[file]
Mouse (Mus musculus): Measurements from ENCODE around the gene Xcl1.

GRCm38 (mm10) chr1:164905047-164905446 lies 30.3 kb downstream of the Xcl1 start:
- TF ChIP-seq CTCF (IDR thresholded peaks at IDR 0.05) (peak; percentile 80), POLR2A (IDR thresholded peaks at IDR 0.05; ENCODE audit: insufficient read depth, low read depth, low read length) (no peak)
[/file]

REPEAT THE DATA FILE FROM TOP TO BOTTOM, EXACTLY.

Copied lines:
Mouse (Mus musculus): Measurements from ENCODE around the gene Xcl1.

GRCm38 (mm10) chr1:164905047-164905446 lies 30.3 kb downstream of the Xcl1 start:
- TF ChIP-seq CTCF (IDR thresholded peaks at IDR 0.05) (peak; percentile 80), POLR2A (IDR thresholded peaks at IDR 0.05; ENCODE audit: insufficient read depth, low read depth, low read length) (no peak)